Republicans Are Gaining Some Momentum for Their Obamacare Replacement

President Donald Trump’s first 100 days in office concluded last week. In that time, his administration couldn't manage to repeal and replace Obamacare. The end of this week could pose an opportunity for Trump to pass a new health care act—now that House Republicans plan to approve at least $8 billion in extra spending.

This spending money is linked with an amendment proposed by Rep. Fred Upton of Michigan, The New York Times reports. Upton, among other moderate House Republicans, hesitated to support the new health care bill originally because it lacks protections for people with pre-existing medical conditions. Upton, an influential centrist Republican, has served in the House for 30 years and is known for negotiating with Democrats on tough issues like health care in the past. Winning his support could clear the path to success for Trump’s troubled health care bill.

“I cannot support this bill with this provision in it,” Upton said to WHTC, a local radio show.

This “unsupportable” provision, proposed by Rep. Tom MacArthur, would allow state governments to apply for waivers to evade providing certain essential health benefits to Americans. These include maternity care, mental health treatment and emergency care. The waiver would also allow states to ignore the current law mandating equal insurance rates for people of the same age, regardless of pre-existing medical conditions.

Many people with pre-existing conditions fear that they may lose coverage and “are going to die because of a vote we might be taking,” Rep. Tom Rooney of Florida told the Times.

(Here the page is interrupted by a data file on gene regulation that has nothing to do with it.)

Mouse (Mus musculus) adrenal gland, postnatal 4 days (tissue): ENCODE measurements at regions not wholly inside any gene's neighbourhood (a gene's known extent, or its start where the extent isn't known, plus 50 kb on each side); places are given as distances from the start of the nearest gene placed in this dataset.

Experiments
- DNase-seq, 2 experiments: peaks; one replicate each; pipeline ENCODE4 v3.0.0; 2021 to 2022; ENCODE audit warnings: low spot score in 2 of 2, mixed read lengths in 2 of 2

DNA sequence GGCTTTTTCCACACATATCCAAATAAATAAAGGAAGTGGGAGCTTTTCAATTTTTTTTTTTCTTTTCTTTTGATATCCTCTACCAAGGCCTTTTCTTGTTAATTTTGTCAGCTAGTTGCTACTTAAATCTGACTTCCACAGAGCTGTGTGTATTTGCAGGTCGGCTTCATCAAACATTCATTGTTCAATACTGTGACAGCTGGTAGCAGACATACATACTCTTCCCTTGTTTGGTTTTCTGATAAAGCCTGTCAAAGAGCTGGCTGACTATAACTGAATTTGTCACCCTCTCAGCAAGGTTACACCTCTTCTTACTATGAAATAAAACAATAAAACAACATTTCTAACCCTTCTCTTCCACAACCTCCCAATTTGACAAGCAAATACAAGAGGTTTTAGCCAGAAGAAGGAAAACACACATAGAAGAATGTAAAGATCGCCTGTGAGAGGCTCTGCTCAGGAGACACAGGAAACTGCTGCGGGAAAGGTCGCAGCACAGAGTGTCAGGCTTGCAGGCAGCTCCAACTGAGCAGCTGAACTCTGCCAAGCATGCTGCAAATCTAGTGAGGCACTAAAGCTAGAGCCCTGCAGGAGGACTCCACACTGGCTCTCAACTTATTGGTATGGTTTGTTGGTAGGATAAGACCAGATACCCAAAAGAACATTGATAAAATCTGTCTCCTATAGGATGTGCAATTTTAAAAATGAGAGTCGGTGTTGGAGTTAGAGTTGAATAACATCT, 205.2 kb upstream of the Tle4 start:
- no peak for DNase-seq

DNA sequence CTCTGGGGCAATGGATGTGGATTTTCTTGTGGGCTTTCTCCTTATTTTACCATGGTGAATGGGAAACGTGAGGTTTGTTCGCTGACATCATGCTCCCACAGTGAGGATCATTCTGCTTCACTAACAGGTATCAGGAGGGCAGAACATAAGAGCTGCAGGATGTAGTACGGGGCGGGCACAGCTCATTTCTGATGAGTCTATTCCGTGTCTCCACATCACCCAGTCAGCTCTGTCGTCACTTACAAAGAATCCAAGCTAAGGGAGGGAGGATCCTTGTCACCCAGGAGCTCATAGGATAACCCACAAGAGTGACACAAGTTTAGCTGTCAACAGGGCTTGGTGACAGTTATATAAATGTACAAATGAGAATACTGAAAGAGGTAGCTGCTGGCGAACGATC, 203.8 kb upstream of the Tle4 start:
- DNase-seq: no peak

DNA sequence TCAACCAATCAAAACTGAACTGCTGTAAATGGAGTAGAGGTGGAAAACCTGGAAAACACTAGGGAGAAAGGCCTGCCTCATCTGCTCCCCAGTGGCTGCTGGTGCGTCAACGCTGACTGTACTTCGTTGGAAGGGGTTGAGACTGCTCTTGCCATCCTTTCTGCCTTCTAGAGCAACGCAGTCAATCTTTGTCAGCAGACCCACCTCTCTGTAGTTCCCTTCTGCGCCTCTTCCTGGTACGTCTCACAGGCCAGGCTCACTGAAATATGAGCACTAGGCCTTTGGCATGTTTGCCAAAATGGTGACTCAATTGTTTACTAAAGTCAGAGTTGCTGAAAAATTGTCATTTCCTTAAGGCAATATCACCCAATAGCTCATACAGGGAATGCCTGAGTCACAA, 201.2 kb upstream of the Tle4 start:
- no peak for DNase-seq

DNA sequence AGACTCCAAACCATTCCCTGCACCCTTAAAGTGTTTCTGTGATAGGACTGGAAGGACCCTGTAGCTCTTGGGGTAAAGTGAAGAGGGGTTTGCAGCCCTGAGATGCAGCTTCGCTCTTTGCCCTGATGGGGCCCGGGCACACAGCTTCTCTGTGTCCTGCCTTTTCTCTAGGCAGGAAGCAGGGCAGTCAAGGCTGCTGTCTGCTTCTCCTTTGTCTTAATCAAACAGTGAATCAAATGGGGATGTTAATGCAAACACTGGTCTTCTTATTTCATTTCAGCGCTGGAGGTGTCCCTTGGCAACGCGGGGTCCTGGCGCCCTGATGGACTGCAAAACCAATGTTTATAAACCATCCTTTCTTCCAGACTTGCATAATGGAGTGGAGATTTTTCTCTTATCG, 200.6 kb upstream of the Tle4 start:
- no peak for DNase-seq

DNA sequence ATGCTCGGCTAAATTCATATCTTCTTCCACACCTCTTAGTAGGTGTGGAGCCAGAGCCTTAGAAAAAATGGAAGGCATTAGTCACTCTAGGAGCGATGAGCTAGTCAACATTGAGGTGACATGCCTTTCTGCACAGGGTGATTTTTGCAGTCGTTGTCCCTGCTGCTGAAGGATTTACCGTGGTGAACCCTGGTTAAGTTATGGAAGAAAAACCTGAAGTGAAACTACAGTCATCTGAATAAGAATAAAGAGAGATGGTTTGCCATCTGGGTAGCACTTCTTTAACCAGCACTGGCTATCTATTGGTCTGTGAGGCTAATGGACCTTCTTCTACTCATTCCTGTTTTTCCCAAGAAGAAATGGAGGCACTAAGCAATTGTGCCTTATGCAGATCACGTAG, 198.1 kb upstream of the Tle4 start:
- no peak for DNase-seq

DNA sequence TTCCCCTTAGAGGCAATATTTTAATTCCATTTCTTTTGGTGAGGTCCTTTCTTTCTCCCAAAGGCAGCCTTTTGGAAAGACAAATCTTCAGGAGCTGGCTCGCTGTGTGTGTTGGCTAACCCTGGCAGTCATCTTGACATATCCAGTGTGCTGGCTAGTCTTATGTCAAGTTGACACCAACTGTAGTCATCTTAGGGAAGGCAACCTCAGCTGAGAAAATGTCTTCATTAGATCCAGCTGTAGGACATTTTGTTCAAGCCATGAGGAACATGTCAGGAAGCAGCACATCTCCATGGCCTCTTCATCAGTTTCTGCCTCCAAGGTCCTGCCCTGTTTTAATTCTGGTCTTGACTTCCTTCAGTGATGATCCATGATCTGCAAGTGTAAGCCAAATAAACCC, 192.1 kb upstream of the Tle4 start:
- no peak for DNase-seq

According to ABC News, Upton’s amendment would provide $8 billion over five years to offset high insurance premiums for people with serious pre-existing medical conditions. However, many experts say that the extra money won't be nearly enough to provide the coverage needed. 

This issue went viral after Jimmy Kimmel delivered an emotional monologue about his newborn son’s heart troubles. His son, Billy, was born with a heart defect and needed open-heart surgery. "No parent should ever have to decide if they can afford to save their child’s life… it just shouldn’t happen," he said.

"You know, before 2014 if you were born with congenital heart disease like my son was, there was a good chance you'd never be able to get health insurance because you had a pre-existing condition,” Kimmel continued. “Don't let their partisan squabbles divide us on something every decent person wants. We need to take care of each other.”

The video had more than 7.3 million views on YouTube by Wednesday morning. Even Barack Obama tweeted out his support.

“Well said, Jimmy. That’s exactly why we fought so hard for the ACA, and why we need to protect it for kids like Billy.”

The House is set to go on recess Thursday until May 16. There is no vote scheduled leading into the Representatives leaving Capitol—and they can be sure to hear from a LOT of angry voters back home if serious changes to the new health care bill aren’t made.